Thursday, February 2, 2012

I'm Getting Spring Fever---Virginia-Highland garden

Back in the last century when Steve and I started attending the Gardens for Connoisseurs Tour (yippee!! I finally learned to spell it without spell checker!!) this is one of the first-- if not THE first--garden we visited.

I was totally smitten--head over heels in love--and knocked for a loop.
Since then I've seen this garden published a number of times.  Truth be told I almost cyber stalk it.

Install Flowerbeds or Plantings

I can honestly say this garden is what got my attention and attracted me to living in town;
especially living in Virginia Highland and Morningside.

The houses were small enough to manage and there were such incredible gardens.
This is the home of David Ellis, owner of landscape design company, Ellis Designs.

When landscape designer David Ellis bought this Virginia-Highland home in 1997, the front yard was filled with dead shrubs, poison ivy and crab grass. "There was nothing worth saving," said Ellis, of Ellis LanDesign. He added the rustic fence and uses topiary-like holly trees, foxgloves and flowering vines such as clematis and roses for a decidedly English touch.
You just don't do this in the suburbs.  For one thing this is the sidewalk in front of the house and most neighborhoods in the 'burbs don't have sidewalks and for another thing, the neighbors might think you were loony if you landscaped like this.

source: me

Not saying you can't, just most folks just don't.


This is the front yard garden.
You have to really study this picture to "see" it.

Nearly every inch of Ellis' property is planted with vignettes of succulents to trees to colorful perennials, like these roses and clematis. "I like it if a person comes here and spends time zeroing in on little sections," said Ellis, 46. "If they span for 30 seconds and walk out, they didn't get it." STORY: KATIE LESLIE PHOTOS: MIKKI K. HARRIS / AJC  source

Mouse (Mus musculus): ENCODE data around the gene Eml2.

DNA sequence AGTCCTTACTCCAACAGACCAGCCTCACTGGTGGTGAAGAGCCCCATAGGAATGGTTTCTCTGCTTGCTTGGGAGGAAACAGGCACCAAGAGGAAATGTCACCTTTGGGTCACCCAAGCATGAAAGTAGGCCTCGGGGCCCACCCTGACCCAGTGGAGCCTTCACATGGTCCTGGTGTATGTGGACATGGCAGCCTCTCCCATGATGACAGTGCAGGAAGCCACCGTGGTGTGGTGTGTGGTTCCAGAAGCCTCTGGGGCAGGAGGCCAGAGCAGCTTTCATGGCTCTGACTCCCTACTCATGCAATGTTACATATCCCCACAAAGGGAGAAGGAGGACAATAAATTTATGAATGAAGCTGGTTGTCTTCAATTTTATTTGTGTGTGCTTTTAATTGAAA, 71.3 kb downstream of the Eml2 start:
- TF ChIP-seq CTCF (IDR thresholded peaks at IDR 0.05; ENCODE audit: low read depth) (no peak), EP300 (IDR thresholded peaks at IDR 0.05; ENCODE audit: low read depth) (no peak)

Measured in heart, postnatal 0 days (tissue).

This is the driveway for crying out loud.

source: me


I love this next picture.
The gates, the dog statue, the azalea blooming in the rustic pot, the tiny fern peeking out from under the stone step... umm, umm, umm

These temple doors, which Ellis found at Scott Antique Market in Atlanta, lead to an Asian-inspired shade garden. "The back garden is completely different from the front -- it's the ying and the yang with the house in between," he said. The canine yard ornament is an homage to his late dog, Amos. STORY: KATIE LESLIE PHOTOS: MIKKI K. HARRIS / AJC source

 (He's cute, too, don't you think?)
Ellis said his backyard garden was designed around this seating area. When he first moved into the house, he placed three lawn chairs in this spot because of the way the afternoon sun lit the area. "This became the center of everything I wanted to do," he explained. From there, he created privacy by planting trees and shrubs along the border of his property. Next, he planted trees and built pathways within the garden itself. STORY: KATIE LESLIE PHOTOS: MIKKI K. HARRIS / AJC source
 This view from the back porch into the shade garden is Ellis' favorite. "Part of a garden is walking into it and forgetting the space outside of it," he said. "My efforts were to make it otherworldly." STORY: KATIE LESLIE, PHOTOS: MIKKI K. HARRIS / AJC source
To read the whole article and see a few more pictures please visit the link below.

Gallery | Linger in this Virginia-Highland garden |

I so hope this garden will be on tour again soon.